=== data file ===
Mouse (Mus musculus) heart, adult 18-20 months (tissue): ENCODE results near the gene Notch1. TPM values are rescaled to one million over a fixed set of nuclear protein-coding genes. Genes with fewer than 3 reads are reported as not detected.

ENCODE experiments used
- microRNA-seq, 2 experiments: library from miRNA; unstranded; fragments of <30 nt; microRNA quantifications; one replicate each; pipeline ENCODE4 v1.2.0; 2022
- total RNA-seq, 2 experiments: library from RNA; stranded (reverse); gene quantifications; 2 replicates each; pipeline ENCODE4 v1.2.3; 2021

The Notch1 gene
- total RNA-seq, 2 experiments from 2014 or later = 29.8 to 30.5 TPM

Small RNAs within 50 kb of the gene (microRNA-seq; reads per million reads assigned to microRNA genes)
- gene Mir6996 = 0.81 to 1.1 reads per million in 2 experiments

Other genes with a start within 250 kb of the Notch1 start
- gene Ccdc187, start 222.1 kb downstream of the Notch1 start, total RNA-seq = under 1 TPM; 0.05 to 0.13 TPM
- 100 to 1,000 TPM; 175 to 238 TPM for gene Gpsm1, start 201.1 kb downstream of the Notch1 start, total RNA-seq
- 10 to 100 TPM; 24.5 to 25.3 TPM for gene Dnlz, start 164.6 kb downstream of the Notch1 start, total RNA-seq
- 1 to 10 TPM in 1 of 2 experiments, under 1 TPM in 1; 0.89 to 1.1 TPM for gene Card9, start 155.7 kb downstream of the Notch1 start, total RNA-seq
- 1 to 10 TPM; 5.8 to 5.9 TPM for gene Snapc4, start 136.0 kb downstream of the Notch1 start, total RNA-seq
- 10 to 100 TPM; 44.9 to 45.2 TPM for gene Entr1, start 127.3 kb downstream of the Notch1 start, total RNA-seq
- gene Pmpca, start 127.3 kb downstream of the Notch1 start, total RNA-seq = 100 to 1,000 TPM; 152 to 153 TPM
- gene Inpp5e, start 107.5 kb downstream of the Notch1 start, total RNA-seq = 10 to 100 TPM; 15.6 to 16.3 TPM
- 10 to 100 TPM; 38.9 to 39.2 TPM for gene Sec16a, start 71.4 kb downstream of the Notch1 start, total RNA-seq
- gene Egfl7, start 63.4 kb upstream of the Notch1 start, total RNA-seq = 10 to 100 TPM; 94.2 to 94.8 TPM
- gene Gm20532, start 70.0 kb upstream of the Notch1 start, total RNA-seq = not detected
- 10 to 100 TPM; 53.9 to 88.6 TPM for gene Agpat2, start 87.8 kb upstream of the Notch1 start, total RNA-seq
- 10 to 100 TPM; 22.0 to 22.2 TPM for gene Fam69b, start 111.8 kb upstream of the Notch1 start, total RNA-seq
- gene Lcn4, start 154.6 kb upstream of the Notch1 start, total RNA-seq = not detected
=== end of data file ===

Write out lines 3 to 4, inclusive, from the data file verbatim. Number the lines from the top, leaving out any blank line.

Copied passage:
- microRNA-seq, 2 experiments: library from miRNA; unstranded; fragments of <30 nt; microRNA quantifications; one replicate each; pipeline ENCODE4 v1.2.0; 2022
- total RNA-seq, 2 experiments: library from RNA; stranded (reverse); gene quantifications; 2 replicates each; pipeline ENCODE4 v1.2.3; 2021